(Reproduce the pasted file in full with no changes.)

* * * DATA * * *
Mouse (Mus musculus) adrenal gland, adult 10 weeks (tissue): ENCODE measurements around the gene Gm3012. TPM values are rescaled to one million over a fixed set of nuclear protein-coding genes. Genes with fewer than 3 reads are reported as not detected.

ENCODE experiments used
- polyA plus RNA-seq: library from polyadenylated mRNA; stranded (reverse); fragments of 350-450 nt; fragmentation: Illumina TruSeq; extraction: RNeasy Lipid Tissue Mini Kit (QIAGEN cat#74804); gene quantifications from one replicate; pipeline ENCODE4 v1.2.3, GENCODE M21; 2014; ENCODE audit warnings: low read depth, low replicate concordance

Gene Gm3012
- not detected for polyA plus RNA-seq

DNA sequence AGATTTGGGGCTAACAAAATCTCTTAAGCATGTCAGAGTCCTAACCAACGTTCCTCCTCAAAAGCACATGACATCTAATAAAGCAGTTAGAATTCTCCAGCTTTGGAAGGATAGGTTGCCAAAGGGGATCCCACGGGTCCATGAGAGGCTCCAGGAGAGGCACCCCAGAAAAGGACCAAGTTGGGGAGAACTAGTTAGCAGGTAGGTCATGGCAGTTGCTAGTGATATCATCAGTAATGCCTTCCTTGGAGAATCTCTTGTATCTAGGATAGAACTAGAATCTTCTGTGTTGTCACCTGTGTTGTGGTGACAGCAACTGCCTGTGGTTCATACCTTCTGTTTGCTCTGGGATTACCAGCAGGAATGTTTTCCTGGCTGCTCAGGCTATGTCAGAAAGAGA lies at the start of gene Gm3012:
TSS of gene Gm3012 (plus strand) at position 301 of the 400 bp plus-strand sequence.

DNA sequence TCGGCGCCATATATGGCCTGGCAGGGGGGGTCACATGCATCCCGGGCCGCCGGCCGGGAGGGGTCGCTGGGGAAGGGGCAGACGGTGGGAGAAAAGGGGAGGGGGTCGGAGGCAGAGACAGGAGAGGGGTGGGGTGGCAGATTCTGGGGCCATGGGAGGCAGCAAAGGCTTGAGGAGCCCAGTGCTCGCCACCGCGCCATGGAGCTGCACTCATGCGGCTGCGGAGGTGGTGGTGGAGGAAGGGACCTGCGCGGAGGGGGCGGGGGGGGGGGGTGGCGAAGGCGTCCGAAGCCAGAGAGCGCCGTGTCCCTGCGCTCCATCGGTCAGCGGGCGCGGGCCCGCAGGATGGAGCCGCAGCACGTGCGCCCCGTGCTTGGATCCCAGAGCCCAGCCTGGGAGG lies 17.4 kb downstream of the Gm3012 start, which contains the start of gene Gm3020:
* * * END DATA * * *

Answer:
Mouse (Mus musculus) adrenal gland, adult 10 weeks (tissue): ENCODE measurements around the gene Gm3012. TPM values are rescaled to one million over a fixed set of nuclear protein-coding genes. Genes with fewer than 3 reads are reported as not detected.

ENCODE experiments used
- polyA plus RNA-seq: library from polyadenylated mRNA; stranded (reverse); fragments of 350-450 nt; fragmentation: Illumina TruSeq; extraction: RNeasy Lipid Tissue Mini Kit (QIAGEN cat#74804); gene quantifications from one replicate; pipeline ENCODE4 v1.2.3, GENCODE M21; 2014; ENCODE audit warnings: low read depth, low replicate concordance

Gene Gm3012
- not detected for polyA plus RNA-seq

DNA sequence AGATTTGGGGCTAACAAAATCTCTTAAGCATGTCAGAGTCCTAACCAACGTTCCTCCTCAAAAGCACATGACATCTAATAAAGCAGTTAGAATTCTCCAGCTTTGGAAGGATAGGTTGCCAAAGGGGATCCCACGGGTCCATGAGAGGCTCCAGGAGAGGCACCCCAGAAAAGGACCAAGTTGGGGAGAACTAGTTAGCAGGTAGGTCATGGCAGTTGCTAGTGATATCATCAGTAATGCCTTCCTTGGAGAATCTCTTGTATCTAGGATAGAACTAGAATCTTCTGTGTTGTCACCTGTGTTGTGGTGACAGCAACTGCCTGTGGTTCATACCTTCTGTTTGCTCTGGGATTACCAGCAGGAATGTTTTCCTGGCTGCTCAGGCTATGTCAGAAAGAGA lies at the start of gene Gm3012:
TSS of gene Gm3012 (plus strand) at position 301 of the 400 bp plus-strand sequence.

DNA sequence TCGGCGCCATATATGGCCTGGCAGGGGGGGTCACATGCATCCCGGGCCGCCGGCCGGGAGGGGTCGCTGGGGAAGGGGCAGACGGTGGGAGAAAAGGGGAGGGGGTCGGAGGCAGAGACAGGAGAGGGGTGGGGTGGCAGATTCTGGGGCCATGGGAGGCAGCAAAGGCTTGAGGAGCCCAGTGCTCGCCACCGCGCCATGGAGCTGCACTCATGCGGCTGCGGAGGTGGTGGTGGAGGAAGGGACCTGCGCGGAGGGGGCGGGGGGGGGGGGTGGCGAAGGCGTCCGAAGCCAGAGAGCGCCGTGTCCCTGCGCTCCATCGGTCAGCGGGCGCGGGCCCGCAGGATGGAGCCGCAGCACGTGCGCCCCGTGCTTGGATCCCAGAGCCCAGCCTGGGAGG lies 17.4 kb downstream of the Gm3012 start, which contains the start of gene Gm3020: